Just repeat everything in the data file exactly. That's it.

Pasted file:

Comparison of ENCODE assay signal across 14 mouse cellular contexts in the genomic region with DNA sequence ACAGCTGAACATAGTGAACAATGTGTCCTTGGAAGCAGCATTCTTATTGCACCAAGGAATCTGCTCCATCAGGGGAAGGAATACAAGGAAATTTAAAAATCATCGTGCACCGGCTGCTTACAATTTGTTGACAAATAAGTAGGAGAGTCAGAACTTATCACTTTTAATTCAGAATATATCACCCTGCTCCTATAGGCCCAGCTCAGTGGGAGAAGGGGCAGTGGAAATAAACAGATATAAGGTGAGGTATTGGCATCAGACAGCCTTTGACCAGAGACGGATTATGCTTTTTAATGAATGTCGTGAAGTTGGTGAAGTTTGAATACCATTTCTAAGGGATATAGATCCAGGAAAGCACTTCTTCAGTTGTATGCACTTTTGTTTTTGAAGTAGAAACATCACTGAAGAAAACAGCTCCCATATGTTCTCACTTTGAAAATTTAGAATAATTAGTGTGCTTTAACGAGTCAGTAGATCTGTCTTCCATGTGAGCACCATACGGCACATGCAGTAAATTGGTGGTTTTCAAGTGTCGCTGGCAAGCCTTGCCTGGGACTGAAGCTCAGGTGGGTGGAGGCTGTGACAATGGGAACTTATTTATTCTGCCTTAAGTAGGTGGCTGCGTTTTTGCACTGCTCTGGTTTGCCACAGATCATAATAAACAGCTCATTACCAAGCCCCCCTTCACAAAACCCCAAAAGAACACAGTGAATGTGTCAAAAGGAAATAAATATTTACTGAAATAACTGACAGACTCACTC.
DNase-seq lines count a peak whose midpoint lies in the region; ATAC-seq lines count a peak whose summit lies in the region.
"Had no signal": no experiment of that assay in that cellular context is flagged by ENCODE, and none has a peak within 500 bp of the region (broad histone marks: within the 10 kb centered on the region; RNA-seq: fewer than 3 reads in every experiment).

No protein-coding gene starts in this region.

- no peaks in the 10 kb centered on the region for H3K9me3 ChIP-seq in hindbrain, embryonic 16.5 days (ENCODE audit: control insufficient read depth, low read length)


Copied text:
Comparison of ENCODE assay signal across 14 mouse cellular contexts in the genomic region with DNA sequence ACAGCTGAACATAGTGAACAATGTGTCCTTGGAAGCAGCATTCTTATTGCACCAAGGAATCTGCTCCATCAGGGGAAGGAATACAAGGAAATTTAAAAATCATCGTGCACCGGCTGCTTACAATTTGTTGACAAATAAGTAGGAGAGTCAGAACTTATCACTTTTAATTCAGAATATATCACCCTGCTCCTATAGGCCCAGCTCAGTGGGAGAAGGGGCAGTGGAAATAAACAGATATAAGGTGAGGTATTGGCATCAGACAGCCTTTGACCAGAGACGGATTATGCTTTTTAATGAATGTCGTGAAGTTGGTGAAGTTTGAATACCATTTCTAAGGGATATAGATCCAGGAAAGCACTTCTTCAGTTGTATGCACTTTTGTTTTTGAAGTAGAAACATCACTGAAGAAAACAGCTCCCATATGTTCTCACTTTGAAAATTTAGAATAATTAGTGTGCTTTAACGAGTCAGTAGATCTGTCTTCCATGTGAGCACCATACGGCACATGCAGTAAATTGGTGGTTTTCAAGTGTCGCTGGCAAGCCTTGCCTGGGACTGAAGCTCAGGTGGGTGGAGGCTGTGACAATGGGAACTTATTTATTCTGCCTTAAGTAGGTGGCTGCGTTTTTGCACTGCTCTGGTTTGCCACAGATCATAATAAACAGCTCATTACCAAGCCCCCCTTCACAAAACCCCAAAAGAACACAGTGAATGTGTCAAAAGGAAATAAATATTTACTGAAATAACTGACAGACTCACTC.
DNase-seq lines count a peak whose midpoint lies in the region; ATAC-seq lines count a peak whose summit lies in the region.
"Had no signal": no experiment of that assay in that cellular context is flagged by ENCODE, and none has a peak within 500 bp of the region (broad histone marks: within the 10 kb centered on the region; RNA-seq: fewer than 3 reads in every experiment).

No protein-coding gene starts in this region.

- no peaks in the 10 kb centered on the region for H3K9me3 ChIP-seq in hindbrain, embryonic 16.5 days (ENCODE audit: control insufficient read depth, low read length)